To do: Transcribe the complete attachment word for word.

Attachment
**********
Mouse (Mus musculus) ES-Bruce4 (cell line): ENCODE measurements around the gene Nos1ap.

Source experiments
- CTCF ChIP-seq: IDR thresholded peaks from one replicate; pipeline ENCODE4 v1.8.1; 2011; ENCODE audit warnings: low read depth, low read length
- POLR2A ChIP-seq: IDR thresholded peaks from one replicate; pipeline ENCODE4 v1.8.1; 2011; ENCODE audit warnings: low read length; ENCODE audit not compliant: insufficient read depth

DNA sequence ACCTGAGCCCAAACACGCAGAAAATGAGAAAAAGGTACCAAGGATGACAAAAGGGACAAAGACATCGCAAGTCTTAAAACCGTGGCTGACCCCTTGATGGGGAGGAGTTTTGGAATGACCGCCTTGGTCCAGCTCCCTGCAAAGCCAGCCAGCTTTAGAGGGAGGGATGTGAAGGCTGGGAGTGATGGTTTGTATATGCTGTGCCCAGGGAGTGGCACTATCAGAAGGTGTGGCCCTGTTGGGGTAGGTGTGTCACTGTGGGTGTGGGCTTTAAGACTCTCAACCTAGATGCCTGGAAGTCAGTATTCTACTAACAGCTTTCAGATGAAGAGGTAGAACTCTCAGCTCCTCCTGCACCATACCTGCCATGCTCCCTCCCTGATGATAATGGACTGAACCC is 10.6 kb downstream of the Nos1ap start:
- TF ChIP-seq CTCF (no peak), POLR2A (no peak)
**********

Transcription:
Mouse (Mus musculus) ES-Bruce4 (cell line): ENCODE measurements around the gene Nos1ap.

Source experiments
- CTCF ChIP-seq: IDR thresholded peaks from one replicate; pipeline ENCODE4 v1.8.1; 2011; ENCODE audit warnings: low read depth, low read length
- POLR2A ChIP-seq: IDR thresholded peaks from one replicate; pipeline ENCODE4 v1.8.1; 2011; ENCODE audit warnings: low read length; ENCODE audit not compliant: insufficient read depth

DNA sequence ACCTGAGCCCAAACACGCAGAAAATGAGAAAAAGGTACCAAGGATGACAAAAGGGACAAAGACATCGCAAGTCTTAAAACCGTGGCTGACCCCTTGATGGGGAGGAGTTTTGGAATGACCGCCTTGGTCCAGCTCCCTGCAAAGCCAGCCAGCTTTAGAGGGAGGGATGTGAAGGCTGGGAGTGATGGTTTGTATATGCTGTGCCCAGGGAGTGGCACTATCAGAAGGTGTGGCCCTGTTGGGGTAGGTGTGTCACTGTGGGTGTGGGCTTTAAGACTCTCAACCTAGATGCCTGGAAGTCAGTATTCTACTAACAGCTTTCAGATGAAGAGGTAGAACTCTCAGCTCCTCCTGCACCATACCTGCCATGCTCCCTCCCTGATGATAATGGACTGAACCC is 10.6 kb downstream of the Nos1ap start:
- TF ChIP-seq CTCF (no peak), POLR2A (no peak)